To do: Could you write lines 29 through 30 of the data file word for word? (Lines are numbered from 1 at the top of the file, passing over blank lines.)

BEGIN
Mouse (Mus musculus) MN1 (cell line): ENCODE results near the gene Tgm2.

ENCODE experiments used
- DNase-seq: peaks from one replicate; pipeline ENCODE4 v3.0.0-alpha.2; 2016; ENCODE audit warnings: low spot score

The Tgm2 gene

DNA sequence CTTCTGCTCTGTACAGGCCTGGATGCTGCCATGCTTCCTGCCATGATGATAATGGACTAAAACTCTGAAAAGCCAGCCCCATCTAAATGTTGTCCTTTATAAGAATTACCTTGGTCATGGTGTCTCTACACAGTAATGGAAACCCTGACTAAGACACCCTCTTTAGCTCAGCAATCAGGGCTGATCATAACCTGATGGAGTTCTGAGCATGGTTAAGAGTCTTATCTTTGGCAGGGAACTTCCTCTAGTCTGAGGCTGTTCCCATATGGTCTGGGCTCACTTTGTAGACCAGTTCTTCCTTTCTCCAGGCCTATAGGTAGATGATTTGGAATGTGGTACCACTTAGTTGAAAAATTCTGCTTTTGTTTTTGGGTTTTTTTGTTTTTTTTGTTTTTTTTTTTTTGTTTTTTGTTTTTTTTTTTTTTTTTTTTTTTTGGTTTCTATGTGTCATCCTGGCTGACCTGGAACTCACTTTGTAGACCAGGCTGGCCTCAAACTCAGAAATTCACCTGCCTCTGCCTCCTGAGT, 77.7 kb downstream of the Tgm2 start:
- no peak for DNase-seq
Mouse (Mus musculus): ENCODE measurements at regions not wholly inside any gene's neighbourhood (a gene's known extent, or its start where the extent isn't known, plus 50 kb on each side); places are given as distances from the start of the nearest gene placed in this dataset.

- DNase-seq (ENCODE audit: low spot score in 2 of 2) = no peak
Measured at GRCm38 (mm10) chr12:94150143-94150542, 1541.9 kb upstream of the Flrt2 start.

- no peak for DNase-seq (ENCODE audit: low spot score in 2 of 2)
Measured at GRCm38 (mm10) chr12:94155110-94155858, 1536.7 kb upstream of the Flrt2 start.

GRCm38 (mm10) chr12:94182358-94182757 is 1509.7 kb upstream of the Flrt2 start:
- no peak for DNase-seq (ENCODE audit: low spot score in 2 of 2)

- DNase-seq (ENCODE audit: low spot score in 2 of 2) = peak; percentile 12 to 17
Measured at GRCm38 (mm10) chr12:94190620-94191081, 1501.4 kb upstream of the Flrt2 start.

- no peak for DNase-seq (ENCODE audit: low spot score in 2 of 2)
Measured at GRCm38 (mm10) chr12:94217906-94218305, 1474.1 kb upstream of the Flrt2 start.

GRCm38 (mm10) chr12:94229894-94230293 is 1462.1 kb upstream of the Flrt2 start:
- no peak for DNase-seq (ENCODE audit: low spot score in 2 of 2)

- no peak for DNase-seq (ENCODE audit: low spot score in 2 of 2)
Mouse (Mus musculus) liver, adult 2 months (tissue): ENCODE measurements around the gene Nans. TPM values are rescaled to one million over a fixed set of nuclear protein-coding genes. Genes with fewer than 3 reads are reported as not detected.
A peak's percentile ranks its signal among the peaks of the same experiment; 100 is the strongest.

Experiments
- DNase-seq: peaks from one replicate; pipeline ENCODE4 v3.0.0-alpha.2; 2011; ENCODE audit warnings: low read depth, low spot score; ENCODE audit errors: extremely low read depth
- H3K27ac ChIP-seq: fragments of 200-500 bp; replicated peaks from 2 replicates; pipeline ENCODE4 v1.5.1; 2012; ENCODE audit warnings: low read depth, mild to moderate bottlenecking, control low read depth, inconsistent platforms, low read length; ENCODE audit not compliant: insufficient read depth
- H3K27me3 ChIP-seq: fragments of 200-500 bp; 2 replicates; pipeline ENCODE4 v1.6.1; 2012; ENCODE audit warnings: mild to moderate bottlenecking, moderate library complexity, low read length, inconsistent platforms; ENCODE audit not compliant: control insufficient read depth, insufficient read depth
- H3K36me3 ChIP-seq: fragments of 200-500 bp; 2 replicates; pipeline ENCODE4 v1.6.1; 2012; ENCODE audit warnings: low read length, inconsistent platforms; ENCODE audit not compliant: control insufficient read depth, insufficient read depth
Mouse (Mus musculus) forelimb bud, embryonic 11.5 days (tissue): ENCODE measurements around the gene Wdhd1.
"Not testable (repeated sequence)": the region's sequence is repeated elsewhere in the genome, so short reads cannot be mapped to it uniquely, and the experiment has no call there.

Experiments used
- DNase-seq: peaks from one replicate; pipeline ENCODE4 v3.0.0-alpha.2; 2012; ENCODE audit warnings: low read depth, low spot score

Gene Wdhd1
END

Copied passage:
"Not testable (repeated sequence)": the region's sequence is repeated elsewhere in the genome, so short reads cannot be mapped to it uniquely, and the experiment has no call there.

Experiments used